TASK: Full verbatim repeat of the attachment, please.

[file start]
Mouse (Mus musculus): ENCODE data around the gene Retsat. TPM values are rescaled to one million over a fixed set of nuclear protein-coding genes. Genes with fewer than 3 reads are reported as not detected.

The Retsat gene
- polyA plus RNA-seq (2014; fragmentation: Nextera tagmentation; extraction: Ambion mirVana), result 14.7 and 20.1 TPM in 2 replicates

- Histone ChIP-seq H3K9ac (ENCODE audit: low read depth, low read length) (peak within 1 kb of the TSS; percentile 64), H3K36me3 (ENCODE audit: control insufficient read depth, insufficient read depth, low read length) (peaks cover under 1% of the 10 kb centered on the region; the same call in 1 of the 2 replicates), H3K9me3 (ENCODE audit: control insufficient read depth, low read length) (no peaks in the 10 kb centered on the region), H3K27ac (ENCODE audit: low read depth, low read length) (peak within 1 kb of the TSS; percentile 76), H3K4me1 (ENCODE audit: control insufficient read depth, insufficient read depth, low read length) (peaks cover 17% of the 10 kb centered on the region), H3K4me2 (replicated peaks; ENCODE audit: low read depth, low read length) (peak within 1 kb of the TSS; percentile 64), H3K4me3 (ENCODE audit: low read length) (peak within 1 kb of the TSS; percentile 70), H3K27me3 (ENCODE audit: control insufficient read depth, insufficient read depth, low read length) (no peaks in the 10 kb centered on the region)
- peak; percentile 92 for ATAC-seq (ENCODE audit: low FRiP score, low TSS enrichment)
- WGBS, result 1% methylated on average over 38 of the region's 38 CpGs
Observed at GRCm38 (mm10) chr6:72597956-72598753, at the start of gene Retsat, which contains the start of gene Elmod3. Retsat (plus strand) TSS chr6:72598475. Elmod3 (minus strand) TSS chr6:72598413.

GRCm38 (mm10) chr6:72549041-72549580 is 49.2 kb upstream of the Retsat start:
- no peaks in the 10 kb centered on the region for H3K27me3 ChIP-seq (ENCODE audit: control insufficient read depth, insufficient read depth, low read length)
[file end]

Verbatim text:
Mouse (Mus musculus): ENCODE data around the gene Retsat. TPM values are rescaled to one million over a fixed set of nuclear protein-coding genes. Genes with fewer than 3 reads are reported as not detected.

The Retsat gene
- polyA plus RNA-seq (2014; fragmentation: Nextera tagmentation; extraction: Ambion mirVana), result 14.7 and 20.1 TPM in 2 replicates

- Histone ChIP-seq H3K9ac (ENCODE audit: low read depth, low read length) (peak within 1 kb of the TSS; percentile 64), H3K36me3 (ENCODE audit: control insufficient read depth, insufficient read depth, low read length) (peaks cover under 1% of the 10 kb centered on the region; the same call in 1 of the 2 replicates), H3K9me3 (ENCODE audit: control insufficient read depth, low read length) (no peaks in the 10 kb centered on the region), H3K27ac (ENCODE audit: low read depth, low read length) (peak within 1 kb of the TSS; percentile 76), H3K4me1 (ENCODE audit: control insufficient read depth, insufficient read depth, low read length) (peaks cover 17% of the 10 kb centered on the region), H3K4me2 (replicated peaks; ENCODE audit: low read depth, low read length) (peak within 1 kb of the TSS; percentile 64), H3K4me3 (ENCODE audit: low read length) (peak within 1 kb of the TSS; percentile 70), H3K27me3 (ENCODE audit: control insufficient read depth, insufficient read depth, low read length) (no peaks in the 10 kb centered on the region)
- peak; percentile 92 for ATAC-seq (ENCODE audit: low FRiP score, low TSS enrichment)
- WGBS, result 1% methylated on average over 38 of the region's 38 CpGs
Observed at GRCm38 (mm10) chr6:72597956-72598753, at the start of gene Retsat, which contains the start of gene Elmod3. Retsat (plus strand) TSS chr6:72598475. Elmod3 (minus strand) TSS chr6:72598413.

GRCm38 (mm10) chr6:72549041-72549580 is 49.2 kb upstream of the Retsat start:
- no peaks in the 10 kb centered on the region for H3K27me3 ChIP-seq (ENCODE audit: control insufficient read depth, insufficient read depth, low read length)